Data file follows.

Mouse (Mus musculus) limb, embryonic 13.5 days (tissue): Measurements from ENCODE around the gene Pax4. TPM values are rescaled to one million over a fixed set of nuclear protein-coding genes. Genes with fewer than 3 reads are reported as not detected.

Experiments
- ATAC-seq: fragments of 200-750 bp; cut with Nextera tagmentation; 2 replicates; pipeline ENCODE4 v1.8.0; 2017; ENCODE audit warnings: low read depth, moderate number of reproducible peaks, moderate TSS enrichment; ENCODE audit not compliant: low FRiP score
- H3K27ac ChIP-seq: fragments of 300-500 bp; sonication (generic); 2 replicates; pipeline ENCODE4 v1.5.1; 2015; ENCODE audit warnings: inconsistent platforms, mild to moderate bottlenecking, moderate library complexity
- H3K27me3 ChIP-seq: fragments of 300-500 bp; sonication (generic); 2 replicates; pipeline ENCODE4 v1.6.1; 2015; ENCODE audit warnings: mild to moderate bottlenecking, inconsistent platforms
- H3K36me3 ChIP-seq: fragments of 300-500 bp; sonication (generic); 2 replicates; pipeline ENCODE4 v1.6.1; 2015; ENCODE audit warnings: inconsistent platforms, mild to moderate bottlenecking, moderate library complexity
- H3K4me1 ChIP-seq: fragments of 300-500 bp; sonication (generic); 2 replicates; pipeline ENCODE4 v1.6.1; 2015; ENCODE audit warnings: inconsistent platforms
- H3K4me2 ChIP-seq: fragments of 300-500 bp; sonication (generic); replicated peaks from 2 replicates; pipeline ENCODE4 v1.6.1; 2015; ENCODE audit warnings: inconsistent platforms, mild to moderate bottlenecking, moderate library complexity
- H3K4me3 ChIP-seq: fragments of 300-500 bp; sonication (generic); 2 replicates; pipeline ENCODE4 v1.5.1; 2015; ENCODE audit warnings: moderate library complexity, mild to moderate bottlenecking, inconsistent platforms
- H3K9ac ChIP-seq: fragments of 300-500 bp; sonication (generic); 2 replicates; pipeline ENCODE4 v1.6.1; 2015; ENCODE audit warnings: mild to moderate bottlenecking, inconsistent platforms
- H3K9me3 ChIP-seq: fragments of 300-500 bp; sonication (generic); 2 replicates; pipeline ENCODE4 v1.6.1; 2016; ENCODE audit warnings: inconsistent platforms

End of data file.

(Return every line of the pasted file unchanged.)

Mouse (Mus musculus) limb, embryonic 13.5 days (tissue): Measurements from ENCODE around the gene Pax4. TPM values are rescaled to one million over a fixed set of nuclear protein-coding genes. Genes with fewer than 3 reads are reported as not detected.

Experiments
- ATAC-seq: fragments of 200-750 bp; cut with Nextera tagmentation; 2 replicates; pipeline ENCODE4 v1.8.0; 2017; ENCODE audit warnings: low read depth, moderate number of reproducible peaks, moderate TSS enrichment; ENCODE audit not compliant: low FRiP score
- H3K27ac ChIP-seq: fragments of 300-500 bp; sonication (generic); 2 replicates; pipeline ENCODE4 v1.5.1; 2015; ENCODE audit warnings: inconsistent platforms, mild to moderate bottlenecking, moderate library complexity
- H3K27me3 ChIP-seq: fragments of 300-500 bp; sonication (generic); 2 replicates; pipeline ENCODE4 v1.6.1; 2015; ENCODE audit warnings: mild to moderate bottlenecking, inconsistent platforms
- H3K36me3 ChIP-seq: fragments of 300-500 bp; sonication (generic); 2 replicates; pipeline ENCODE4 v1.6.1; 2015; ENCODE audit warnings: inconsistent platforms, mild to moderate bottlenecking, moderate library complexity
- H3K4me1 ChIP-seq: fragments of 300-500 bp; sonication (generic); 2 replicates; pipeline ENCODE4 v1.6.1; 2015; ENCODE audit warnings: inconsistent platforms
- H3K4me2 ChIP-seq: fragments of 300-500 bp; sonication (generic); replicated peaks from 2 replicates; pipeline ENCODE4 v1.6.1; 2015; ENCODE audit warnings: inconsistent platforms, mild to moderate bottlenecking, moderate library complexity
- H3K4me3 ChIP-seq: fragments of 300-500 bp; sonication (generic); 2 replicates; pipeline ENCODE4 v1.5.1; 2015; ENCODE audit warnings: moderate library complexity, mild to moderate bottlenecking, inconsistent platforms
- H3K9ac ChIP-seq: fragments of 300-500 bp; sonication (generic); 2 replicates; pipeline ENCODE4 v1.6.1; 2015; ENCODE audit warnings: mild to moderate bottlenecking, inconsistent platforms
- H3K9me3 ChIP-seq: fragments of 300-500 bp; sonication (generic); 2 replicates; pipeline ENCODE4 v1.6.1; 2016; ENCODE audit warnings: inconsistent platforms